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The Biomedical Informatics Shared Resource (BISR) offers OSUCCC investigators expertise and critical services designed to advance cancer research quality by supporting high-throughput, novel experiments that link multi-dimensional phenotypic and bio-molecular data sets to disseminate innovative cancer research conclusions.

Through utilization of state-of-the-art informatics platforms and methods related to science, clinical and translational research, OSUCCC investigators have access to highly specialized services and computing platforms not typically available otherwise.

Computational Biology Consultation

Computational Biology Consultation provides researchers with:

Data Analytic Pipeline Creation

Data Analytic Pipeline Creation assists researchers with:

Custom Research Management & Support Tools

The OSUCCC has developed several novel data management tools designed to integrate with the data sharing service, creating an optimal flow of data. 

The BISR-created program QUEST organizes data, allows the addition of metadata and controls security access. The directory can be made visible to OSUCCC investigators, who can also request access in collaboration with the data owner. 

Additionally, the BISR develops novel data management interfaces for the CALGB consortium and for the OSUCCC Mouse Phenotype Shared Resource. 

Massively Parallel Sequence Analysis
The sequence output from the Illumina Genome Analyzer II consists of 10-40 million sequence tags of 30-50 bp in length.

The sequencer output is useful to biologists when the BISR provides several standard data transformations. The BISR provides two classes of service for the sequence analysis: 1) an automated pipeline from the sequencing machine to map sequence tags on the appropriate genome and to provide results in a file format using the UCSC genome browser; 2) a sequencing application based on the ChIP-seq technique. This analysis includes peak-finding algorithms, normalization of experiments and comparison to find differences. It enables the identification of condition-specific enrichment of genome locations.

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Analysis of Microarray Methods
The Analysis of Microarray Methods includes mRNA (Affymetrix), SNP and micro-RNA.
Microarray methods results are first analyzed by the Biostatistics Shared Resource to identify genes/probes that have significantly changed expression level in the assay. The BISR not only provides downstream analysis of identifying pathways enriched in the results, but it also helps with data presentation and results submission in public databases.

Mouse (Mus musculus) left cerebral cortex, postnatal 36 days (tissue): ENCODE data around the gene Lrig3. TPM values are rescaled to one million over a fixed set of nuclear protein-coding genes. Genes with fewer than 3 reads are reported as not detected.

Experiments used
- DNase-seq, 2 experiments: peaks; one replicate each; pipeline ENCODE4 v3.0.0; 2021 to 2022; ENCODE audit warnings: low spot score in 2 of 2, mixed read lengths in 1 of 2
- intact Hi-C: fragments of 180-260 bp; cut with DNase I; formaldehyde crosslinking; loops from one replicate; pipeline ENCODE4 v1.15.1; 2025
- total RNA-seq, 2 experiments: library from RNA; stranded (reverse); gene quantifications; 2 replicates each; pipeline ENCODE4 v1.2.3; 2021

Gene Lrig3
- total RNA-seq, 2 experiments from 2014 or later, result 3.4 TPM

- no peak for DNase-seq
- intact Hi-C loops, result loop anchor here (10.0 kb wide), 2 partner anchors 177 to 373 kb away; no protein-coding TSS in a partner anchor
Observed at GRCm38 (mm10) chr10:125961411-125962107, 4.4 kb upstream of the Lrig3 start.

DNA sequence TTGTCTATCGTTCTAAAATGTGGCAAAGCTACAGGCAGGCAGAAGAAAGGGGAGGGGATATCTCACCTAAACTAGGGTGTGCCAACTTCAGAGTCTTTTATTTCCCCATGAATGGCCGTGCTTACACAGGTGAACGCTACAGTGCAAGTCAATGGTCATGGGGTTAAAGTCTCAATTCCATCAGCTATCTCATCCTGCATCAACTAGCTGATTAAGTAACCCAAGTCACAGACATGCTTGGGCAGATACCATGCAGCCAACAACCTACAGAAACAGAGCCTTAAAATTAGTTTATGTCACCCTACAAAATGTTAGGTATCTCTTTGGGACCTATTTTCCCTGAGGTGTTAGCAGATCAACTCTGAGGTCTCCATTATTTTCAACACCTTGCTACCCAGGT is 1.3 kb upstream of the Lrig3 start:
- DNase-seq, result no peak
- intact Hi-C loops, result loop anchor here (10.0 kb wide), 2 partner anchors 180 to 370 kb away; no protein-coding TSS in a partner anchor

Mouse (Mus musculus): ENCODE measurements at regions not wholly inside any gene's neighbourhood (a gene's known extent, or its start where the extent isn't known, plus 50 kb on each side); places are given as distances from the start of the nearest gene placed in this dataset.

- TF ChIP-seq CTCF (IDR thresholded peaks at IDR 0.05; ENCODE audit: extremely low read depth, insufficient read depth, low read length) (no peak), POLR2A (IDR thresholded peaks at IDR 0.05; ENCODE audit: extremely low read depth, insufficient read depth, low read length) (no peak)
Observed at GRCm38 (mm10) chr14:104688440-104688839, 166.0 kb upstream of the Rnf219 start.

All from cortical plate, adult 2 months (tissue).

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Publicly Available Datasets Analysis
The Gene Expression Omnibus (GEO) is one of the world’s largest databases in which primary data from nearly all published microarray experiments are stored. The BISR staff analyzes this publicly available data with the biologist.

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Analysis of qRT-PCR Results
qRT-PCR is a major application in the Nucleic Acids Shared Resource. The BISR supports the results of this analysis, which helps choose control genes, normalize results across experiments and determine changes in gene expression for a number of test genes.

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Pathway & Network Analysis of Results from Microarray and Sequencing Results
Microarray results and sequencing results identify genes that have gene expression change or are bound by a specific protein. The BISR is licensed for the Ingenuity Pathway Analysis program, which enables the identification of biological pathways and networks that are enriched in results. The pathway analysis assists the biologist with navigating the large numbers of gene hits, and it can generate new hypotheses for the biologist to test in the laboratory.

Additionally, the BISR can provide advanced network analysis, such as co-expression network analysis, gene regulatory and interaction network analysis, and dense network motif discovery.

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Image Analysis
Image analysis, including 3D reconstruction, deconvolution and de-noising, offers a variety of image analysis tools to facilitate microscopic image presentation or to make interpretations that otherwise would not be apparent on the original image because of technical limitations.

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Additional Bioinformatics Analysis
A variety of other bioinformatics analyses are available to OSUCCC investigators, including mapping of amino acid residues on 3D structures, threading polypeptides onto known structures of homologous proteins, Genbank searches, BLAST and motif searches.

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The implementation of caGrid data service wrappers enables secure, bi-directional access to the data sources. 

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Modeling, Annotation and Curation of Core Data Sources

Modeling, semantic annotation and curation of core data sources includes databases and data sources associated with Shared Resources and investigator projects and laboratories, as well as enterprise systems such as Electronic Health Records, Clinical Trial Management Systems, bio-specimen management systems and data warehouses.

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The Ohio State University Comprehensive Cancer Center – Arthur G. James Cancer Hospital and Richard J. Solove Research Institute (OSUCCC – James) 460 W. 10th Avenue, Columbus, OH 43210 Phone: 1-800-293-5066 | Email: